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Photography book review: Youssef Nabil, with text by Hans Ulrich Obrist and Marina Abramovic


Youssef Nabil’s work oscillates between a personal photographic journal and portraits featuring internationally renowned film stars, directors, popular musicians, artists, architects, and choreographers.

The influence of early cinema on this acclaimed Egyptian photographer is evident. Using an unusual technique of colouring gelatine silver prints by hand or drawing over colour prints – part photography and part painting – he creates an imaginary reality that reflects both the paradoxes of the Middle East today and the flamboyant fantasies of the golden age of Egyptian film in the cosmopolitan pre-revolutionary years in Cairo.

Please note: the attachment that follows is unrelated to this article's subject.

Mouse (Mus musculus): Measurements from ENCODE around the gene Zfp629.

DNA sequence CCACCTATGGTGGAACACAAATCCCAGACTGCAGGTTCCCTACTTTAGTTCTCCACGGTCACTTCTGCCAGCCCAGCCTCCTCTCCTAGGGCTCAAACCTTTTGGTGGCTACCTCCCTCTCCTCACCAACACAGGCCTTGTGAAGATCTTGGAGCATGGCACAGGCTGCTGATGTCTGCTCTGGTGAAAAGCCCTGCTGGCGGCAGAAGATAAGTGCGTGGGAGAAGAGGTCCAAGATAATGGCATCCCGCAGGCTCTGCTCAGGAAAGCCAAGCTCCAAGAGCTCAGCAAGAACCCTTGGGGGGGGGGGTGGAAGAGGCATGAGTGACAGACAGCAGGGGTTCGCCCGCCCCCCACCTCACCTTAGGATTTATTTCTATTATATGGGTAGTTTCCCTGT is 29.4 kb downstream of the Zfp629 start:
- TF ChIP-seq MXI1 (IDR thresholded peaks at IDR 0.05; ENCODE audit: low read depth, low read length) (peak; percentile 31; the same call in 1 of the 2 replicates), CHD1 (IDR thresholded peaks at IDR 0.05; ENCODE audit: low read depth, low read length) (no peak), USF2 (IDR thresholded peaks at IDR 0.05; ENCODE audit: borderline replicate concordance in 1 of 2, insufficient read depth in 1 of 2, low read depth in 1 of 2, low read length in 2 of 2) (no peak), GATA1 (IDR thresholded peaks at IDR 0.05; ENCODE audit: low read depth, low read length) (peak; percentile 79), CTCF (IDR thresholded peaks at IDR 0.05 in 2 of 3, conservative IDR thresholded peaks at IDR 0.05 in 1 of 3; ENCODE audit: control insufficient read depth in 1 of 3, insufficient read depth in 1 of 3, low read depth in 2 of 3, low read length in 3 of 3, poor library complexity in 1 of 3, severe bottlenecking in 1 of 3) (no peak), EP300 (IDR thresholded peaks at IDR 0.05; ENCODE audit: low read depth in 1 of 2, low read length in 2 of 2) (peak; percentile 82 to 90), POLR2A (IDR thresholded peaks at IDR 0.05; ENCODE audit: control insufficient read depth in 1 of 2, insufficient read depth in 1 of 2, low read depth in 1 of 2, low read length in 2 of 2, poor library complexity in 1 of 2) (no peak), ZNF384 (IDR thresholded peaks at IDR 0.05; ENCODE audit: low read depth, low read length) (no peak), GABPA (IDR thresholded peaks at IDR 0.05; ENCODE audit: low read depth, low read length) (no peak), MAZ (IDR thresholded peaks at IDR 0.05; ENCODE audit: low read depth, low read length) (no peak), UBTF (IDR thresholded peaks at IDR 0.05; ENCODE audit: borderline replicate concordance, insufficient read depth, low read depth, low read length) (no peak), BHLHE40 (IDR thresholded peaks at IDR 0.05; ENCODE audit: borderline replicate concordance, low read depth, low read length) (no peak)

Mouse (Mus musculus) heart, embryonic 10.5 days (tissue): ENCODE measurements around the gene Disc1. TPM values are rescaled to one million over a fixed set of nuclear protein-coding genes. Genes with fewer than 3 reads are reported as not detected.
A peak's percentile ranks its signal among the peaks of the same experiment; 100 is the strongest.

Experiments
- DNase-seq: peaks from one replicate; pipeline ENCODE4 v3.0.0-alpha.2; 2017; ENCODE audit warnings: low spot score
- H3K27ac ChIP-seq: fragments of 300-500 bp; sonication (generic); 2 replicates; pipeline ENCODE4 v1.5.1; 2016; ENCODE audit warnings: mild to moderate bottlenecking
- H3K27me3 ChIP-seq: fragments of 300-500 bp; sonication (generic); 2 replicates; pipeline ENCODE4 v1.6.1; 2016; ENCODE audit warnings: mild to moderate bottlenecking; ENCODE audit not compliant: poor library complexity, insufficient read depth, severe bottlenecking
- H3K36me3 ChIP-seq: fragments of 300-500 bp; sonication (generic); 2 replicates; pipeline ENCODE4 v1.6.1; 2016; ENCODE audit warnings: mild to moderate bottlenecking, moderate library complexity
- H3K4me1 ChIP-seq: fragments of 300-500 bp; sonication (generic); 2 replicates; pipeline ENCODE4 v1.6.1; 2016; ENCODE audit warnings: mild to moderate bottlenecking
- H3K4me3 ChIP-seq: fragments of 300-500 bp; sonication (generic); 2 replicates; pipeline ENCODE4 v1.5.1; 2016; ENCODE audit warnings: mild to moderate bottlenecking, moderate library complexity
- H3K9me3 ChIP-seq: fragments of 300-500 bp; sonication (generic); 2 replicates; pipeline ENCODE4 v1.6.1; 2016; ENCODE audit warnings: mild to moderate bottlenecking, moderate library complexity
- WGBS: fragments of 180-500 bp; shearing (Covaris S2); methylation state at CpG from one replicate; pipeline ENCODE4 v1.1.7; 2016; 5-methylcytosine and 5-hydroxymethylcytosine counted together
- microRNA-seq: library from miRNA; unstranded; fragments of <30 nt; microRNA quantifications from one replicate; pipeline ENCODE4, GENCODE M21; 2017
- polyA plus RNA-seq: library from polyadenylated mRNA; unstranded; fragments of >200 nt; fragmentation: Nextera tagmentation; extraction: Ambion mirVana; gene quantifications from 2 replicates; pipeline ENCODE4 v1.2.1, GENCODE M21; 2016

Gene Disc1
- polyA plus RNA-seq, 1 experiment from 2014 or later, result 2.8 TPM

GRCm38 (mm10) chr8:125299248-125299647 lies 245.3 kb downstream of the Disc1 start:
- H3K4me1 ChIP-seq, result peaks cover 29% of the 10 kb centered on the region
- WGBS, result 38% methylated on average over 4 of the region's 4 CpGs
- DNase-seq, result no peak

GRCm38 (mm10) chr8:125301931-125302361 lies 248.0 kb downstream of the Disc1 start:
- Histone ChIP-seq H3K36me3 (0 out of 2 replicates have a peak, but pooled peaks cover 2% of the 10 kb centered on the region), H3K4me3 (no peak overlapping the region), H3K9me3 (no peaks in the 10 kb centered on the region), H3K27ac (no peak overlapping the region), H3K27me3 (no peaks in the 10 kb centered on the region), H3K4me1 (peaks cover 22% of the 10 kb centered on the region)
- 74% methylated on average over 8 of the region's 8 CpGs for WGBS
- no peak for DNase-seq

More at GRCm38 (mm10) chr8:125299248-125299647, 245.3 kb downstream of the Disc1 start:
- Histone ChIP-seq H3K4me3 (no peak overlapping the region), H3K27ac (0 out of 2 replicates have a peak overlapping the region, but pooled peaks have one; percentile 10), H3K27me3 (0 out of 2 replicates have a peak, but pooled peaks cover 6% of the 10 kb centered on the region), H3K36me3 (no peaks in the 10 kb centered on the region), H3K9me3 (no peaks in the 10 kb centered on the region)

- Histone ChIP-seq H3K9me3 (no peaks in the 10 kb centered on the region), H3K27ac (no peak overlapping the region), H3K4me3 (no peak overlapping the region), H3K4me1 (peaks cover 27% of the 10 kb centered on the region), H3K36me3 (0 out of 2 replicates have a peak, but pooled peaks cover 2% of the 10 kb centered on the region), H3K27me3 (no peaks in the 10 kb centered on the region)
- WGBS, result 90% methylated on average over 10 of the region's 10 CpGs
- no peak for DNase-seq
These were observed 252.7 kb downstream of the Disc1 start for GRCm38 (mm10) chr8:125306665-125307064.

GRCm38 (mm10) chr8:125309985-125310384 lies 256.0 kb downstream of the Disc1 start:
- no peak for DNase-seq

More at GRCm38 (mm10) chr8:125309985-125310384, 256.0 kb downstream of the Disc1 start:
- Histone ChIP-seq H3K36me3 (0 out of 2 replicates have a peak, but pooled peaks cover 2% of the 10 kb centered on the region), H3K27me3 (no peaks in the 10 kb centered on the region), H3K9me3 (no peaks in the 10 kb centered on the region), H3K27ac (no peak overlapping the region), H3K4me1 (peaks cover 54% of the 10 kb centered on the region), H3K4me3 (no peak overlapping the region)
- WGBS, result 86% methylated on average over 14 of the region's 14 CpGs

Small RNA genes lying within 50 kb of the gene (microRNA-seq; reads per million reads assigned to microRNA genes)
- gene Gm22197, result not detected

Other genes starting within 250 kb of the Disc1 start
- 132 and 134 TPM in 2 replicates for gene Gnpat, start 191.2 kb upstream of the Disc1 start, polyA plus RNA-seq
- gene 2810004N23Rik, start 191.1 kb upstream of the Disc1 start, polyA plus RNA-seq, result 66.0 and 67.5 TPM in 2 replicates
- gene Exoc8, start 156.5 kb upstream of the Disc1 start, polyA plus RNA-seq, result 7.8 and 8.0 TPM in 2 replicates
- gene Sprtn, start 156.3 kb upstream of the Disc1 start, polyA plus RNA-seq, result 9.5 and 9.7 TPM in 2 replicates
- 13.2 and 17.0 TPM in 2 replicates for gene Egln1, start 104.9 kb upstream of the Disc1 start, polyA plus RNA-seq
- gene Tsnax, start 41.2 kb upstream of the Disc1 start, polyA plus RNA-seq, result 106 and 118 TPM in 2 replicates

He has also photographed many international stars, including Sting, John Waters, David Lynch, Isabella Rossellini, Gilbert and George, Tracey Emin, Louise Bourgeois, Zaha Hadid, Omar Sharif, and Robert Wilson.

Since 2003, he has produced a number of self-portraits (such as this one in Essaouira) that reflect his dislocated life away from Egypt – often taken from behind or in profile, and either naked or in a djellaba – in settings linked to his childhood or his travels. These scenes portray a combination of worldly realities and serene dreams, loneliness, and fame, eroticism, and death.